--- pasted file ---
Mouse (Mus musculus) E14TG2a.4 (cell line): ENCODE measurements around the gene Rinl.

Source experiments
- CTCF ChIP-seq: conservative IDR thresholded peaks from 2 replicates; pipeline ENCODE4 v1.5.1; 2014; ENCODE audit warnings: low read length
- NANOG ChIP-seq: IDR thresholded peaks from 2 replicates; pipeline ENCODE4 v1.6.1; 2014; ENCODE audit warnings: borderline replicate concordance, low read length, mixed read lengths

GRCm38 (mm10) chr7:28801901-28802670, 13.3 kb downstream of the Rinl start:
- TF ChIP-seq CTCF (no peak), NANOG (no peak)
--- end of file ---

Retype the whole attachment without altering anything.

Mouse (Mus musculus) E14TG2a.4 (cell line): ENCODE measurements around the gene Rinl.

Source experiments
- CTCF ChIP-seq: conservative IDR thresholded peaks from 2 replicates; pipeline ENCODE4 v1.5.1; 2014; ENCODE audit warnings: low read length
- NANOG ChIP-seq: IDR thresholded peaks from 2 replicates; pipeline ENCODE4 v1.6.1; 2014; ENCODE audit warnings: borderline replicate concordance, low read length, mixed read lengths

GRCm38 (mm10) chr7:28801901-28802670, 13.3 kb downstream of the Rinl start:
- TF ChIP-seq CTCF (no peak), NANOG (no peak)